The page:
I propose that a fund be set up in memory of the late Baroness Thatcher, provisionally entitled the Margaret Thatcher Memorial Fund for Academic Exiles.
The fund would be dedicated to giving financial support to those high-IQ individuals whose academic opportunities were damaged by the hostility of members of the education system such as schoolteachers, local education authorities and college principals.
In view of her own experiences, I am sure Margaret Thatcher herself would have been delighted that a fund in her name was helping such individuals by providing them with financial support, to enable them to carry out work which might assist them in regaining the academic positions and status of which they have been unjustly deprived as a result of opposition from the educational and academic establishments.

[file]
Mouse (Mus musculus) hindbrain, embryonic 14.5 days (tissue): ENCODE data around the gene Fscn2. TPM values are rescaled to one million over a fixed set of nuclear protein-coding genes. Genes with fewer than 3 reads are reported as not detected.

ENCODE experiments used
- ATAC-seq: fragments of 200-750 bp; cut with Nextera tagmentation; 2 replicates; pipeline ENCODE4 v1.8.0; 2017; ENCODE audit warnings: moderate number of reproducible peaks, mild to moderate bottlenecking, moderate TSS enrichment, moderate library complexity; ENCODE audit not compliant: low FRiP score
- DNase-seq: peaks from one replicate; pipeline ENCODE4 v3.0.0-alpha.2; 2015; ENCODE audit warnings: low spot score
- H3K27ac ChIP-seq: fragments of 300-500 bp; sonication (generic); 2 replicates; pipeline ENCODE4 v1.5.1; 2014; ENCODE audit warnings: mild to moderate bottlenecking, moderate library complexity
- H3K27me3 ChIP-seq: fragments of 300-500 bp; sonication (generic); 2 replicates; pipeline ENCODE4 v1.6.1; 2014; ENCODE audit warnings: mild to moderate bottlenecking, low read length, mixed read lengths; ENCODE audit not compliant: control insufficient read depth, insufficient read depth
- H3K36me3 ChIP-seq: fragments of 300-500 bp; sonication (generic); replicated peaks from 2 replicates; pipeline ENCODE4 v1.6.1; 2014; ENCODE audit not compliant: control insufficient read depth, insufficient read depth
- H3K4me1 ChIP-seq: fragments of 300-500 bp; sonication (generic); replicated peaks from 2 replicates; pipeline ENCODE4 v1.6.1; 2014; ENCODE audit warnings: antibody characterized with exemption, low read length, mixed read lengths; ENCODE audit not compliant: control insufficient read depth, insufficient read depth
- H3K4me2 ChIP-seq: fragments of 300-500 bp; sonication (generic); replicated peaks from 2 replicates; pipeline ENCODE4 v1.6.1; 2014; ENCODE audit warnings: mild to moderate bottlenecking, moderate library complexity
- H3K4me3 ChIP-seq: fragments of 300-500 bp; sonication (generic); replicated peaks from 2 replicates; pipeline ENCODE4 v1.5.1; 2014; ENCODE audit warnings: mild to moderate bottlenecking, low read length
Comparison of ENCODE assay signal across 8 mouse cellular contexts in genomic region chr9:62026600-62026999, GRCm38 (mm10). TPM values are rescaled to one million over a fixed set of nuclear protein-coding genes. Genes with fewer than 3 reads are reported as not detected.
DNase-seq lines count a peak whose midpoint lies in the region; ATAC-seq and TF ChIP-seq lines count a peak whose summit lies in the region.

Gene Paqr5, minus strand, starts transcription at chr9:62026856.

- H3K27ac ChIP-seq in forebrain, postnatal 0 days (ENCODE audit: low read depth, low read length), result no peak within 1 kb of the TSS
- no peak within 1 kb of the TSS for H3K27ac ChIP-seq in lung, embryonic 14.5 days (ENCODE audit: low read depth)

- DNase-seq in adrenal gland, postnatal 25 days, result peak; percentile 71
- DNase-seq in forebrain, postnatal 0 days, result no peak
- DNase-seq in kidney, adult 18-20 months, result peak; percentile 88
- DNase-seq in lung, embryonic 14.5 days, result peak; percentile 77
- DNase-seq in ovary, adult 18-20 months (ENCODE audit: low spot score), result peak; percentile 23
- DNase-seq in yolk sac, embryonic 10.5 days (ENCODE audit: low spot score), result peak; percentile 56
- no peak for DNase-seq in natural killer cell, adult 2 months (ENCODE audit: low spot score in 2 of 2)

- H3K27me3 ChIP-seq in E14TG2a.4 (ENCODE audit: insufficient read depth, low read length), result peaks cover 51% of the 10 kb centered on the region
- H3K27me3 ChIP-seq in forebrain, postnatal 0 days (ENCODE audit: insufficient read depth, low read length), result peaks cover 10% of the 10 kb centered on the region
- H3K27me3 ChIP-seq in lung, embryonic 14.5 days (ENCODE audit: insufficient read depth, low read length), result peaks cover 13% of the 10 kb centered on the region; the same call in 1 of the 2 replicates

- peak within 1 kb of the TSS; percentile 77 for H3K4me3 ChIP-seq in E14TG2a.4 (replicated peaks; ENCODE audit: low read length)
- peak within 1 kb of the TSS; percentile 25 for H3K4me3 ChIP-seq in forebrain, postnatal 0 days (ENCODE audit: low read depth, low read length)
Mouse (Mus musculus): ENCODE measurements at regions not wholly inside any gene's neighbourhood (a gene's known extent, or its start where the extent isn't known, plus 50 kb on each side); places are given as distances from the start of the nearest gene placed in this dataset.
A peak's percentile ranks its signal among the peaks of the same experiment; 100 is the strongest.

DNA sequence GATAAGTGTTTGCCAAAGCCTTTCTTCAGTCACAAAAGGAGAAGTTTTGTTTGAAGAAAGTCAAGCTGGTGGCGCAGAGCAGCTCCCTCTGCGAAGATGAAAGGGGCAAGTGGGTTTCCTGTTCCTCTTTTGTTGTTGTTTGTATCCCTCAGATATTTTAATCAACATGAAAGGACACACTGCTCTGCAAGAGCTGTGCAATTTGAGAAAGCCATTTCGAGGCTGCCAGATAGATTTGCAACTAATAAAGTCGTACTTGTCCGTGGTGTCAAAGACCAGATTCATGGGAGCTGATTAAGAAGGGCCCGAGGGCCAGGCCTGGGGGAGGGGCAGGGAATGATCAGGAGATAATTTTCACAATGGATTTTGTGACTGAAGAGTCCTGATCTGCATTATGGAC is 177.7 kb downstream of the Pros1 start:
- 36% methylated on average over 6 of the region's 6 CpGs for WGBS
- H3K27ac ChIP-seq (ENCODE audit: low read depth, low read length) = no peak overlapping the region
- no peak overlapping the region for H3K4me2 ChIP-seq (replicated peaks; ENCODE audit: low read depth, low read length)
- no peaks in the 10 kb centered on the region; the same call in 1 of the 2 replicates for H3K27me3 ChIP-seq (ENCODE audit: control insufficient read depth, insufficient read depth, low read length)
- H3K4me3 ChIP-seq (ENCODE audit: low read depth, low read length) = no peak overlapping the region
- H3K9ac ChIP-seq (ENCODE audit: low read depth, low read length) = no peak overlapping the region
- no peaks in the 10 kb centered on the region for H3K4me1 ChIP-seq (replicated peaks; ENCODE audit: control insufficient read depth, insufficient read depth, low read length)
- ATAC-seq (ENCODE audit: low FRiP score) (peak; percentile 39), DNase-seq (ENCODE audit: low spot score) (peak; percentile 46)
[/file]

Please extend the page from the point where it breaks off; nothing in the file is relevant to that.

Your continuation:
Margaret Thatcher believed that grammar schools were necessary to help people from backgrounds like hers to “compete with children from privileged homes” . As well as being handicapped by the lack of a private education, she appears to have suffered from social and ideological bias against her at university. Her background, demeanour and political outlook may all have contributed to her being dismissed or despised by people who were well set up in life.
She was, for example, said to have been turned down for a job at Imperial Chemical Industries because she was regarded as “headstrong, obstinate and self-opinionated” . But these may be just the superficial characteristics that go with having the drive and ability necessary to make major intellectual advances.
1. speech to the Conservative Party Conference, 14 October 1977
2. quoted in K. Sathyanarayana, The Power of Humor at the Workplace, 2007